The six volt 1955 Lincoln Futura electrical system was woefully inadequate to provide the needed power to run the beacon and warning lights. Parts of the wiring were upgraded to the newer twelve volt system. It still couldn’t keep up with the power requirements, because the crew would often operate the gadgets without the engine running for sound recording purposes.

To make the steering wheel more futuristic, Barris cut it at ten and two, to make it more like the controls of an airplane. To cap the wheel where he cut it he installed two black rubber cane tips on the ends. Both Adam West and his stunt double Hubie Kerns complained that the cut steering wheel was hazardous.  Between second and third seasons of the Batman show, Barris replaced the one-of-a-kind 1955 Lincoln Futura steering wheel with a 1958 Edsel wheel (uncut at the time of the show, cut at 10 and 2 after Batman was cancelled).  Barris says he threw away the Futura steering wheel!

The prop department at 20th Century Fox apparently supplied the beacon cage, the two aerial antenna/antlers, the Detect-a-scope, the five light flasher on the dashtop under the arch, the blue triangle knobs on the center console, the Batbeam antenna grid between the front windshields, and the Batphone.

The car was delivered in black primer and white airbrushed stripes for a network screen test reel and some of the most famous publicity photos with Adam West and Berton Gervis (who later changed his name to Burt Ward), and presumably with Lyle Waggoner and Peter Dyelle, competitors for the roles, as well.  An interesting side note is that Corgi Toys saw the flat black primer car and created its first run of metal Batmobile toys in flat black. Corgi corrected the paint job to gloss black for all subsequent runs.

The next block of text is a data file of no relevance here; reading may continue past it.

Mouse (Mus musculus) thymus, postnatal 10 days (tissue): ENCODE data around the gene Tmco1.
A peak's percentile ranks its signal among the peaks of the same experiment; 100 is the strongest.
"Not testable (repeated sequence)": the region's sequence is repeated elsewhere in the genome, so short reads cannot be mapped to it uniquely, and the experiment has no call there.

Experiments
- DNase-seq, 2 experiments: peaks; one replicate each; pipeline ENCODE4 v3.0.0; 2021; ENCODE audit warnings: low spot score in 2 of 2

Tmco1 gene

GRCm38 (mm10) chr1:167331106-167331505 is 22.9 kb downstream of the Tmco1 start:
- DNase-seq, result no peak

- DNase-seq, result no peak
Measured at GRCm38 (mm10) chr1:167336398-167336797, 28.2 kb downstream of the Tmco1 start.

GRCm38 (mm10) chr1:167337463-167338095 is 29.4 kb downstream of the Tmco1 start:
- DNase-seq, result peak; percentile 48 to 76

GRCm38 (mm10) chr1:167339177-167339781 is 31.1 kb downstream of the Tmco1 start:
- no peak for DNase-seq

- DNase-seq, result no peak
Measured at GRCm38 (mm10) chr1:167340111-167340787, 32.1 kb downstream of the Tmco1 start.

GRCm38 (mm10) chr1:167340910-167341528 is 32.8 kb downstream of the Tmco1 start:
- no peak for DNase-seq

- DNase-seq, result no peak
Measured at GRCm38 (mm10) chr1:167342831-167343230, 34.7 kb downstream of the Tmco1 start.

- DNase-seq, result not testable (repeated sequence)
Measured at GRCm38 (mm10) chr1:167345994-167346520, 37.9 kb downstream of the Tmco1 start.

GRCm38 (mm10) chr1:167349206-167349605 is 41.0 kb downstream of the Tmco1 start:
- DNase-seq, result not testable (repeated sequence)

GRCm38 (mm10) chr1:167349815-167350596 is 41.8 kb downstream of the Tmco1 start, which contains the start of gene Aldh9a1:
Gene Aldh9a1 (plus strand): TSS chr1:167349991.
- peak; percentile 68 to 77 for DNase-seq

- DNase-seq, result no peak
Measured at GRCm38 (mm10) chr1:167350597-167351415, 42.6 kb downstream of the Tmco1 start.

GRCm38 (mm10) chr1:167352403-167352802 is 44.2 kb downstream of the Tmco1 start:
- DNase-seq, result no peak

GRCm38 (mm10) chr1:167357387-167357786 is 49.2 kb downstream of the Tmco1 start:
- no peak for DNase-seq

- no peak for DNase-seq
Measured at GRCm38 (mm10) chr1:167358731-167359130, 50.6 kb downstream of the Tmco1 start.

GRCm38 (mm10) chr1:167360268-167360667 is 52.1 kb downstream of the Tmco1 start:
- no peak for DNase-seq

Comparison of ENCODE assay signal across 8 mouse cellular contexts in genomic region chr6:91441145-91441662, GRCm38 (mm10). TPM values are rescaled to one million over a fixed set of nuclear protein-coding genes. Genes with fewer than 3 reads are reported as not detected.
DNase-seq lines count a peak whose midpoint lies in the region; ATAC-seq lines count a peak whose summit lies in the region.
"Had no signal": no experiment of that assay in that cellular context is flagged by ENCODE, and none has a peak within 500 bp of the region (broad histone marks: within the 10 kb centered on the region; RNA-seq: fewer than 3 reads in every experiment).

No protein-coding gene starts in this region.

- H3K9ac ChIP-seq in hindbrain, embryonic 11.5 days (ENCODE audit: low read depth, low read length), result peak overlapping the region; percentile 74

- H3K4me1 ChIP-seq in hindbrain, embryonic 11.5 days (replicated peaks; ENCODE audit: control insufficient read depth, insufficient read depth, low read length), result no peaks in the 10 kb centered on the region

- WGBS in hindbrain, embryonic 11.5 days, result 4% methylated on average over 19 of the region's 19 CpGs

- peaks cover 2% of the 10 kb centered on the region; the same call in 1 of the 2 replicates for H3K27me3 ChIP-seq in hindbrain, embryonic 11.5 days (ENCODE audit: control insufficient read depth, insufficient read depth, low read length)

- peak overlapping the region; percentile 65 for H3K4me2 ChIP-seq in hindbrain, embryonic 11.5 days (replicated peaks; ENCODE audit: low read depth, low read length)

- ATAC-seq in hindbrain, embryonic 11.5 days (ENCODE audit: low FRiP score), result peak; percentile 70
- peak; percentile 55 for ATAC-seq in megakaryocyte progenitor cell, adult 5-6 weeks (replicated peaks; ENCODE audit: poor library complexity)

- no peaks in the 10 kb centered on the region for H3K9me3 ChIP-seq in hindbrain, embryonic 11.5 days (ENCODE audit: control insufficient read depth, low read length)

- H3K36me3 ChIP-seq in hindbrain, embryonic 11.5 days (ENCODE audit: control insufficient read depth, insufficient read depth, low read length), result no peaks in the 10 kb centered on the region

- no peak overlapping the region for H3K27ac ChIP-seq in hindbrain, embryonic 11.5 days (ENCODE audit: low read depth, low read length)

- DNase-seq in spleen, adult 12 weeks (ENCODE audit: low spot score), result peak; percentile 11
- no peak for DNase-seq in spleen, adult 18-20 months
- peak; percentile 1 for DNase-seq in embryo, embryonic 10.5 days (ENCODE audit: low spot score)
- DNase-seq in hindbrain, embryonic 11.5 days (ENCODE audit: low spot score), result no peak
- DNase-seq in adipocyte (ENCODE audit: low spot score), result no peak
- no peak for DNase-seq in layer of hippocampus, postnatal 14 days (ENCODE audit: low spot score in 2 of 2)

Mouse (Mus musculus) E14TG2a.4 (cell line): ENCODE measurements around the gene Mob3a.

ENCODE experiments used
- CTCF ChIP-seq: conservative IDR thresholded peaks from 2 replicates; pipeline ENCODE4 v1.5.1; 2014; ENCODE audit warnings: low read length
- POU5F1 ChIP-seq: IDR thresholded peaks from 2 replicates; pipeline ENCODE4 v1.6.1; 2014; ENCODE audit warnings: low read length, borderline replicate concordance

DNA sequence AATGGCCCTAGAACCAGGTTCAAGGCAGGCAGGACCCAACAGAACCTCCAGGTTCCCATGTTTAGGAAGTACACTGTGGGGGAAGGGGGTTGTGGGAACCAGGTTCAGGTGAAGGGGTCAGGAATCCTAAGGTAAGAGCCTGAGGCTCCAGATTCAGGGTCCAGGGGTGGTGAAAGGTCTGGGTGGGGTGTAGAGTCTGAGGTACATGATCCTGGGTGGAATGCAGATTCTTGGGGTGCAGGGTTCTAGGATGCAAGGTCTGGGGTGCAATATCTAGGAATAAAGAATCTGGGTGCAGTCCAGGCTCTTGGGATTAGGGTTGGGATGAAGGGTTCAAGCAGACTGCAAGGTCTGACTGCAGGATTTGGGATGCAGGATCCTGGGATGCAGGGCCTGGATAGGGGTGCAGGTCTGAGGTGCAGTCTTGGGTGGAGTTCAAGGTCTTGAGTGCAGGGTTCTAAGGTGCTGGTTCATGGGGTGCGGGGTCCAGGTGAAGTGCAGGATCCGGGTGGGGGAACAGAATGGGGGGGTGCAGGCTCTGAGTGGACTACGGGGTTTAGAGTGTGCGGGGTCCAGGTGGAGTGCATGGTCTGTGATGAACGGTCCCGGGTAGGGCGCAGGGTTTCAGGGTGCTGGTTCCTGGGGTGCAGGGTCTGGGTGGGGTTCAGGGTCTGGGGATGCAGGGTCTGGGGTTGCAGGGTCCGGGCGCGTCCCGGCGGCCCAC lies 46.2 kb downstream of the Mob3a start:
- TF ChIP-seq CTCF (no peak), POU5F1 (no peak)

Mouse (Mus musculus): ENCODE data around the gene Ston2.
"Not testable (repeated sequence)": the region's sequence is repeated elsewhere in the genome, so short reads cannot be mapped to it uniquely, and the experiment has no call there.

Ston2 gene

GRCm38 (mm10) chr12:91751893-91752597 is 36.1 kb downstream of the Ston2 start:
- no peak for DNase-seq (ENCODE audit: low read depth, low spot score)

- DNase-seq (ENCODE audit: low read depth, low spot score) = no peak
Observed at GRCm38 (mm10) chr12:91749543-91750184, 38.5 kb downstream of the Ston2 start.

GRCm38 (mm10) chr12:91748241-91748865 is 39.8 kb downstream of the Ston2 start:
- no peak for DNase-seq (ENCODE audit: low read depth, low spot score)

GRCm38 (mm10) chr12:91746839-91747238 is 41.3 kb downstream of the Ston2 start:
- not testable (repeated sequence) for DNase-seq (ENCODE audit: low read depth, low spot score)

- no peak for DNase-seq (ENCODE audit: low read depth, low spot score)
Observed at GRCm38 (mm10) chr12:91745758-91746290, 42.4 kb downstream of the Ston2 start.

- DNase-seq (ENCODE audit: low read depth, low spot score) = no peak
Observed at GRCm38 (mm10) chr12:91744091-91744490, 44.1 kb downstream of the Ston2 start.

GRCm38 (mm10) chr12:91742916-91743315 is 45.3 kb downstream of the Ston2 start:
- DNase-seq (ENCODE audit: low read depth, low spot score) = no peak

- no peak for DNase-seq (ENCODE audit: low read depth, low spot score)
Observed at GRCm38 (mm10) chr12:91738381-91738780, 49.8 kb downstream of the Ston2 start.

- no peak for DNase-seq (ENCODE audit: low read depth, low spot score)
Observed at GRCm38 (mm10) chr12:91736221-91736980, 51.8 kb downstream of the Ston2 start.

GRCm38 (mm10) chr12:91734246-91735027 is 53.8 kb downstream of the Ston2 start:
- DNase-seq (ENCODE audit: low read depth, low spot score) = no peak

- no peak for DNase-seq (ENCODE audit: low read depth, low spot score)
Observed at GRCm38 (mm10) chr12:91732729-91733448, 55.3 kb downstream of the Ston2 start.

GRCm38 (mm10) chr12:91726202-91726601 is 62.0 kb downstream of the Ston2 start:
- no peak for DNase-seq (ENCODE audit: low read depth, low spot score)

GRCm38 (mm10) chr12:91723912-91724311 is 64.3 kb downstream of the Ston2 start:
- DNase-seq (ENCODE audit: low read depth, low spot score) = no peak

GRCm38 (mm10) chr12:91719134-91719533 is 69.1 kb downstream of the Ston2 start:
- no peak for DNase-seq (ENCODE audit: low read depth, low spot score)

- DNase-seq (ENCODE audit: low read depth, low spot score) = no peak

The Batmobile hood was unfortunately opened while the cable cutter blade was deployed, destroying the perfect point of the hood scoop beak. The beak was never properly repaired during the run of the show, even with several paint jobs applied. Instead, Bondo was hastily applied. Barris received the car with instructions on some changes to striping locations and also the color. Barris painted the car gloss black with the addition of day-glo flourescent cerise paint from a sign shop. With matching color used on the metal door bats and metal wheel bats, the most famous car in the world was born.

Many changes were made to the car during the run of the series.  Gadgets were added and removed, and dashboard labels were replaced or moved about the cockpit.  Some gadgets were used only once, while others were used multiple times.

After Batman was canceled, the parts that Fox added were apparently removed.  Barris replaced these items with facsimiles, many that remained on the car for decades.  Over the years, Barris made additional changes to the car, adding lawn sprinklers as 'gas nozzles' out the front and back of the car.

George Barris sold the screen-used #1 Futura/Batmobile at the Scottsdale Barrett-Jackson auction on January 19th, 2013, for $4.2 million dollars to Rick Champagne.  After auction fees, the total was $4.62 million, the highest amount ever paid for a movie or TV car at the time.

Sources:  Cinefantastique, personal interviews